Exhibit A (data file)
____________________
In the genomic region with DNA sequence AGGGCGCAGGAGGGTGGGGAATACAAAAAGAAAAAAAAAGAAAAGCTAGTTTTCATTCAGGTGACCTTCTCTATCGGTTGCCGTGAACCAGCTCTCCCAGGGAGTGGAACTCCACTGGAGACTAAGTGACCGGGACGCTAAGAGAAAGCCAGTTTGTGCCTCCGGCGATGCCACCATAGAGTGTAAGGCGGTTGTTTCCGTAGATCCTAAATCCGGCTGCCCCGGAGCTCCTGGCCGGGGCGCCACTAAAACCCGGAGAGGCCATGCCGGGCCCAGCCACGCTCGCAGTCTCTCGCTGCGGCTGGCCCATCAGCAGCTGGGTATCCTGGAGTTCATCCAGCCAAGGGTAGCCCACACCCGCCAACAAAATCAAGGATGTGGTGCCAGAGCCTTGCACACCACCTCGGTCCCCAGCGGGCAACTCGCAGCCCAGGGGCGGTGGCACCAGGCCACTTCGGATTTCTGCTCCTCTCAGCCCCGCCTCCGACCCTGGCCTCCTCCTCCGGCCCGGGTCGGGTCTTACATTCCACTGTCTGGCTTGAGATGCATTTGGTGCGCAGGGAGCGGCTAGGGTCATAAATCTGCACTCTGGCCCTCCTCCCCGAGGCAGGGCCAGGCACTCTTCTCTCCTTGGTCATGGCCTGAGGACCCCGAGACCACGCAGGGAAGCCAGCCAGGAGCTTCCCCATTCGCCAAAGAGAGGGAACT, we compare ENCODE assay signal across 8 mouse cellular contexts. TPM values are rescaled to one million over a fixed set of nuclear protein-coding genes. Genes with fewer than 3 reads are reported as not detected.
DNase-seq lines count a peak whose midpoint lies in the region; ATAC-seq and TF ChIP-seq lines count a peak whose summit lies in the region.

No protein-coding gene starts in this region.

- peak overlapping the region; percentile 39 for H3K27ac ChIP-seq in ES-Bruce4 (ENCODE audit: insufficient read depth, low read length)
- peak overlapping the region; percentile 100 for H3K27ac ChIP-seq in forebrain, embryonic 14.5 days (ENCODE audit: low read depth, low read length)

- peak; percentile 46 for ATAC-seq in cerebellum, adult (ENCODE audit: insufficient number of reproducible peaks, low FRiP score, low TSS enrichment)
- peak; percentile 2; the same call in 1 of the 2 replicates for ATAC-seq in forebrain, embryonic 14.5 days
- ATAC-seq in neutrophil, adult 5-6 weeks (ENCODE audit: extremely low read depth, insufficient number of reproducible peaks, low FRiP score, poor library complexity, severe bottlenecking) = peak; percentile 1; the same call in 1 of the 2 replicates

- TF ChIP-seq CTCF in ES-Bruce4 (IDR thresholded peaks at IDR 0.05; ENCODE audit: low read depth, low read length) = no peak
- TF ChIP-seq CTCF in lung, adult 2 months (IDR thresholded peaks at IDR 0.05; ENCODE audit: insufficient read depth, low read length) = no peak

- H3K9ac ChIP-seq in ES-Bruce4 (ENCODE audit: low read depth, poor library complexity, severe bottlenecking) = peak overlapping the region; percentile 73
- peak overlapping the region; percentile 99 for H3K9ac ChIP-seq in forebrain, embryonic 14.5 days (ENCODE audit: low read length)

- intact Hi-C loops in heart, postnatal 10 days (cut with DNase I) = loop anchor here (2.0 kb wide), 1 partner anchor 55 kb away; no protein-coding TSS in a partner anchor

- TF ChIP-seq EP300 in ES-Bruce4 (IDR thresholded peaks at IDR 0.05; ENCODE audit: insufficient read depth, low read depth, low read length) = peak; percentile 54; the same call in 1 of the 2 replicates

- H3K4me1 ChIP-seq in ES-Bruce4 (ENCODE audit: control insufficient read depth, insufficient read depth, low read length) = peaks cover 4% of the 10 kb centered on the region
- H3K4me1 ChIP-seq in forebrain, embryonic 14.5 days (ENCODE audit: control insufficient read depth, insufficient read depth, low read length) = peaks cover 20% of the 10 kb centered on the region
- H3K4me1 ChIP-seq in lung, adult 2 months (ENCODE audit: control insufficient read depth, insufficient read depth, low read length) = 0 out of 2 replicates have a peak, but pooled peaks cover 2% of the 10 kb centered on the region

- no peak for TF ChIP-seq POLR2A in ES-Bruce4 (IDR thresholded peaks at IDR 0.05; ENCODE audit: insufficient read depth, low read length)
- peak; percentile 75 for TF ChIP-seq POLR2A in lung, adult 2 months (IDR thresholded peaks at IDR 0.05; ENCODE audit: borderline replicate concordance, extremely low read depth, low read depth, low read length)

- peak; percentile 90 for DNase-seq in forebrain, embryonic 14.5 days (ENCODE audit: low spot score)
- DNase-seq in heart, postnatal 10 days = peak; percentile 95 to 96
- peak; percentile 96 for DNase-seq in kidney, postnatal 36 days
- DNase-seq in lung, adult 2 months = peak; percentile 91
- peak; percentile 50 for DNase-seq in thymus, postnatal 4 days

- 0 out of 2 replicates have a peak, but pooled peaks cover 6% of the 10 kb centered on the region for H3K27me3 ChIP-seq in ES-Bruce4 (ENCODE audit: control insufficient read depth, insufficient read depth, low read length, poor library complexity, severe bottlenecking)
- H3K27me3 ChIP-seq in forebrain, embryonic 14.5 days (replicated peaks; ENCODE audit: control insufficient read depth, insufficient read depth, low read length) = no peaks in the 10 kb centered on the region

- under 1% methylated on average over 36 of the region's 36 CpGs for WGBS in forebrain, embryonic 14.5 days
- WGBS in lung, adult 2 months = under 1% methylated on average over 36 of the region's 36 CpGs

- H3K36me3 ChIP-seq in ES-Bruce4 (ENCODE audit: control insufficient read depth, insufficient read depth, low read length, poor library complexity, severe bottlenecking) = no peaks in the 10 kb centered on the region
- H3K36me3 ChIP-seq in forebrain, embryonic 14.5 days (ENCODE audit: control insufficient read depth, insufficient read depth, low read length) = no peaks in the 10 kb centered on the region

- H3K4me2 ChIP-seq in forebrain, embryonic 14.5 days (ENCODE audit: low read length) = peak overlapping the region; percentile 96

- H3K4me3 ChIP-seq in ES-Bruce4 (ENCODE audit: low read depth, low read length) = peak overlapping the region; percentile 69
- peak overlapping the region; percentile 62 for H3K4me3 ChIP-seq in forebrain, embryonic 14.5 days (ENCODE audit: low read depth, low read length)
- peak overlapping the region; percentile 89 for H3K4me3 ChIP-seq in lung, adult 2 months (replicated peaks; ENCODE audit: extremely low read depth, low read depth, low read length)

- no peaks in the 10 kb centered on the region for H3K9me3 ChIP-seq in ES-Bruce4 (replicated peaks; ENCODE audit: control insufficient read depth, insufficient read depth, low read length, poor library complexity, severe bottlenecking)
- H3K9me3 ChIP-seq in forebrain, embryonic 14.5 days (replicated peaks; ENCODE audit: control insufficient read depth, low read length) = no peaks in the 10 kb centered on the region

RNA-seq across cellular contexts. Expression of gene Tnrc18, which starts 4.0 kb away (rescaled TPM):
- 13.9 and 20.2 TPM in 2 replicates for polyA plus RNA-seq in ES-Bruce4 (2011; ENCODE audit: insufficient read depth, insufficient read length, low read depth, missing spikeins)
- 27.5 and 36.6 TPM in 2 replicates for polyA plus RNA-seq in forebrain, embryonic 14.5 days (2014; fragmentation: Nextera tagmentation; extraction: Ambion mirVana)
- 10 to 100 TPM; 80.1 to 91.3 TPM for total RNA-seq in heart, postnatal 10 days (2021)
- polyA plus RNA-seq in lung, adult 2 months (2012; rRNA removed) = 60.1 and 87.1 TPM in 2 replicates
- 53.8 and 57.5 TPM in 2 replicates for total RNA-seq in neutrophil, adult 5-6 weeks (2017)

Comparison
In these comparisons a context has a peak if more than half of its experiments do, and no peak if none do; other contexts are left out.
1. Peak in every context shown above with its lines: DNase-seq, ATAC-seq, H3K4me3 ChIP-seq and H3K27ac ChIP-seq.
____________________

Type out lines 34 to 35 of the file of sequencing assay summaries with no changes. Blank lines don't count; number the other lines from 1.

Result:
- peak overlapping the region; percentile 89 for H3K4me3 ChIP-seq in lung, adult 2 months (replicated peaks; ENCODE audit: extremely low read depth, low read depth, low read length)

- no peaks in the 10 kb centered on the region for H3K9me3 ChIP-seq in ES-Bruce4 (replicated peaks; ENCODE audit: control insufficient read depth, insufficient read depth, low read length, poor library complexity, severe bottlenecking)